Acoustic shock compensation claims
In this guide we explain everything you need to know about making a successful acoustic shock compensation claim.
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Acoustic shock is a recognised industrial injury. Related to telephone use, it is caused by exposure to a short, unexpected, high frequency, high intensity sound.
Call centre staff are most susceptible because of their high and prolonged use of headsets. According to UNISON, there are currently over 1 million individuals working in this industry in the UK - a significant amount of people potentially at risk.
If a person has suffered acoustic shock in such an environment, the may be entitled to claim compensation if the correct steps were not taken to prevent it.
If you have been injured in the last three years (longer if children were involved) and someone else was to blame, then we can help you make a compensation claim.
Acoustic shock occurs when a trigger noise, such as feedback oscillation, fax or signalling or even a shout down the line, causes a strong muscle contraction in the middle ear which leads to a tearing of the inner membrane.
Those who have been affected by acoustic shock will understand the impact it has. Not only can it lead to permanent tinnitus and/or hearing loss symptoms (not measurable with audiometric testing), but it has also been recognised as bringing on a range of other unwelcome symptoms, including:
- Ear pain
- Jaw and neck pain
- A hollow feeling or fluttering noises in the ear
- Poor balance
Such symptoms can be hugely detrimental to a person's quality of life - for example leading to poor performance at work and long term depression. The compensation sum should reflect the severity of these effects.
I have a strong claim - why won't a solicitor take it on?
Acoustic shock is a relatively new industrial accident phenomenon, and, as such, its prevention has been something employers have had to integrate into their current working systems.
Since 1991, major manufacturers of headsets have incorporated acoustic limiter into the electronics of many headsets. These ensure that any type of noise is above the legal limit (118 decibels) is not transmitted.
In 2004, the Acoustic Safety Programme (ASP) was set up to help businesses and call centre operators protect their staff from the causes and symptoms of noise interference and acoustic shock delivered via telephone and headset systems.
However, despite these initiatives, many cases of acoustic shock as still reported each year.Back to top
If the condition occurs in a call centre, acoustic shock liability would lie with the call centre operator. Acoustic shock is not referred to specifically in current legislation. However, employers are legally bound to provide staff with a safe working environment. This includes protecting them, as is reasonably practical, from acoustic shock and training them on risks.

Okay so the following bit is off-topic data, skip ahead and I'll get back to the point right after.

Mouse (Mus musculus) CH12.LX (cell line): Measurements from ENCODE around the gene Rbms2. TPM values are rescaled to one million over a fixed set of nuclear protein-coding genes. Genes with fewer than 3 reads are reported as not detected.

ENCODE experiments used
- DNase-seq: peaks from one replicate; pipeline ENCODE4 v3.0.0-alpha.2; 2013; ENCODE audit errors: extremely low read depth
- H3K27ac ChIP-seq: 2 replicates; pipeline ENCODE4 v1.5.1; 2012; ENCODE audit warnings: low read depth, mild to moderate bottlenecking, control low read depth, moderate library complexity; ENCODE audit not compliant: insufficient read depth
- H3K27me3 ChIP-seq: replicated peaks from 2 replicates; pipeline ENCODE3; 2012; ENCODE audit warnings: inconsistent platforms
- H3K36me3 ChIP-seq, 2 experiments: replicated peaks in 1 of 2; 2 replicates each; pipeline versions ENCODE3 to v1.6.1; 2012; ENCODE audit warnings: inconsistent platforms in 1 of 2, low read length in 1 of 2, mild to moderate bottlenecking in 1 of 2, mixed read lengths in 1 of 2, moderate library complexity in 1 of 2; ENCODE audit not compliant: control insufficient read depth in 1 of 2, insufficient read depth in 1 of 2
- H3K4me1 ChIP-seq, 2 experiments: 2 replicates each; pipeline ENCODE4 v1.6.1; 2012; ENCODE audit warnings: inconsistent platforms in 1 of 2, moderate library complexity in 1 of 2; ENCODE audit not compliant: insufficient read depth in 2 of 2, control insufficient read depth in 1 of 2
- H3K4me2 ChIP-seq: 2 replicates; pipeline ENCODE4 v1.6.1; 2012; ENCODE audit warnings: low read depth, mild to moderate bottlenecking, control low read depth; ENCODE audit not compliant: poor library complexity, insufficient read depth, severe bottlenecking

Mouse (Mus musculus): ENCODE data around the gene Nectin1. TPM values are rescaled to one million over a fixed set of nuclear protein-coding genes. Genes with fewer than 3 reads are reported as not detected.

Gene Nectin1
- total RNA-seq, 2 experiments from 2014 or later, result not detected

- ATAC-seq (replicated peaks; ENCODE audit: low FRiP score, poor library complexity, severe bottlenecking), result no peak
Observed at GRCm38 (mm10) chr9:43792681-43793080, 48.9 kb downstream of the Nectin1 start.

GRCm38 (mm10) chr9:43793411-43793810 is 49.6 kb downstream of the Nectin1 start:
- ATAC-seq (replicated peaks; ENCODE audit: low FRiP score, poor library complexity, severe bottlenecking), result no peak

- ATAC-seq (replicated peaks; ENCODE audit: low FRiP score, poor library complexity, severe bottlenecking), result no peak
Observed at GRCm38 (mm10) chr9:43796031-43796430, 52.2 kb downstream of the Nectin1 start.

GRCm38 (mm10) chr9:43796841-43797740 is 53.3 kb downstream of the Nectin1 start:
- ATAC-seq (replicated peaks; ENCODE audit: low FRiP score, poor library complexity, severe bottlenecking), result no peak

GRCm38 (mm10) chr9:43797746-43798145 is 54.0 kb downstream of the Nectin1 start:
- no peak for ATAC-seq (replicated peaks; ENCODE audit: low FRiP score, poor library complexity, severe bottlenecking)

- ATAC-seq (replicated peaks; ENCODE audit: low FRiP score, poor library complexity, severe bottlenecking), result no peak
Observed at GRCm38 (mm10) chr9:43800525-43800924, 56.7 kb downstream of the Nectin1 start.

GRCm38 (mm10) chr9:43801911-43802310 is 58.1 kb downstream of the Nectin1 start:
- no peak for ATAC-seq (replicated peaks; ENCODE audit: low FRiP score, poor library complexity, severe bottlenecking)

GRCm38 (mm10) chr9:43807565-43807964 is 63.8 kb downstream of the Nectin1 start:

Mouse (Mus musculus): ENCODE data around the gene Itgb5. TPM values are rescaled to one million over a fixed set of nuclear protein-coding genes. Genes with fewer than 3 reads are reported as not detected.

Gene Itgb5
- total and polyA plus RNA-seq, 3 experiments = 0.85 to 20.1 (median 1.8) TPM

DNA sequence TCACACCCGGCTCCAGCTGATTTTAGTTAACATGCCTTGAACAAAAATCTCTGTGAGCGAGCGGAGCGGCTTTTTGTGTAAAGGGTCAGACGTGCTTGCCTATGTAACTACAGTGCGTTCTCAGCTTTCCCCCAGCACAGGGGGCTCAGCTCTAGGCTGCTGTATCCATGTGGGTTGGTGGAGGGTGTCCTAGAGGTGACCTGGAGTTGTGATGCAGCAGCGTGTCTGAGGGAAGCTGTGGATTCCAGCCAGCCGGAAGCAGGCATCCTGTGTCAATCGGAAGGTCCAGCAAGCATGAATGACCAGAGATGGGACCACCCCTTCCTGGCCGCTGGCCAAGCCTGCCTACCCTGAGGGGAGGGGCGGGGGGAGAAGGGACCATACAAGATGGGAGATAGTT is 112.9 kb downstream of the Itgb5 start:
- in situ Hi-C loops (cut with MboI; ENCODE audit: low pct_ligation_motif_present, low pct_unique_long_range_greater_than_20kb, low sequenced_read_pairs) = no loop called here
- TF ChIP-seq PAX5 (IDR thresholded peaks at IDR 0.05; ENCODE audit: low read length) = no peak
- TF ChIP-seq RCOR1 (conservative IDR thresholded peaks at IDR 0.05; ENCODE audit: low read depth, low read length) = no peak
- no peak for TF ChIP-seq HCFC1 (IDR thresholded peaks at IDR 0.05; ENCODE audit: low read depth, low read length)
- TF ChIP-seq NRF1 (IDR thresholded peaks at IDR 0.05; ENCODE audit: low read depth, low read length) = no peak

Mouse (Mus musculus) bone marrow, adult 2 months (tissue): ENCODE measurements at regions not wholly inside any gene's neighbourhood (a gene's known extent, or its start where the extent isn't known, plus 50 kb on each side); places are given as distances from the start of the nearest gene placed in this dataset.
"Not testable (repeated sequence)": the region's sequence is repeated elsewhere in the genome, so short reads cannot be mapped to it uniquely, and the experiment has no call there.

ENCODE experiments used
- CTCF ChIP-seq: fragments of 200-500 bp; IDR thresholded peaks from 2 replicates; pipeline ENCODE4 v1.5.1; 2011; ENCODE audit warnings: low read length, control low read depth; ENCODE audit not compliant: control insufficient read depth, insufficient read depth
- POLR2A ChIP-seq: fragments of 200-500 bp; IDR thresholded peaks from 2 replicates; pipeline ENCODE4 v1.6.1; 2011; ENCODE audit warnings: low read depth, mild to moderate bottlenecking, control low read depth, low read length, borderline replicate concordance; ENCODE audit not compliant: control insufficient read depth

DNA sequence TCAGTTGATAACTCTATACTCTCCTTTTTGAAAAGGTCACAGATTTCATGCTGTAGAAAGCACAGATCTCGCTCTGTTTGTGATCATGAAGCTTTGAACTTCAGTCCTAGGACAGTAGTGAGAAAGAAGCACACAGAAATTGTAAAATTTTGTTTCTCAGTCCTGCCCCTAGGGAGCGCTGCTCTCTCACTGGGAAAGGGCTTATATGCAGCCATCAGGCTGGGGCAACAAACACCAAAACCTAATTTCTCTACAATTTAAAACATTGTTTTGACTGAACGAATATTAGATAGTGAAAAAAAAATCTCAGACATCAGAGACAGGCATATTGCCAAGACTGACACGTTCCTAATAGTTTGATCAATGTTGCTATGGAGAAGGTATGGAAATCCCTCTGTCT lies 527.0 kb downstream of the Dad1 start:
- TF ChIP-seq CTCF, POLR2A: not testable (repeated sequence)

These requirements fall under the Health and Safety at Work etc Act 1974 and the Noise at Work Regulations 2005, and interpreted through a range of Health Safety Executive (HSE) guidelines.
The Noise at Work Regulations 2005 stipulate that 118 decibels is the maximum noise that employees should be exposed to - the same limit used by headphone manufacturers. However, acoustic shock can occur below this level.
Because of this, employers should also take additional steps including encouraging staff to report incidents and keeping a record of these events to escalate to RIDDOR.Back to top
These are many successful incidences of this type of claim amongst call centre workers. As the legislation doesn't provide for the prevention of sounds below 118 decibels, cases often revolve around proving the employers lack of attention to the problem. A solicitor can help in gathering evidence to support this.
If an employee had reported an incident and subsequent symptoms to an employer and they failed to act, resulting in more long term damage such as anxiety and depression, it would be difficult to build a defence.Back to top
Typically a no win no fee agreement (technically called a CFA or Conditional Fee Agreement) is put in place between a claimant and a suitably qualified lawyer.
A Conditional Fee Agreement is the terms and conditions under which the solicitor represents their client.
The CFA lays out what the solicitors will do and how they is paid if the legal case is won.
If you use Quittance for your acoustic shock injury compensation claim there will be no additional charges , no up-front fees and the peace of mind that you will not be financially out of pocket.Back to top
The amount of compensation you will receive depends on a number of factors. Our personal injury compensation calculator provides an accurate estimate of your likely compensation.
Accidents at work - Claims against your employer
Every year, 600,000* employees are injured in accidents at work. If you have suffered an injury or illness at work, you may able to claim compensation.
Find out if you can claim acoustic shock compensation from your employer: Read more about work accident claims
*Source: 2016/17 Health and Safety Executive (HSE) report
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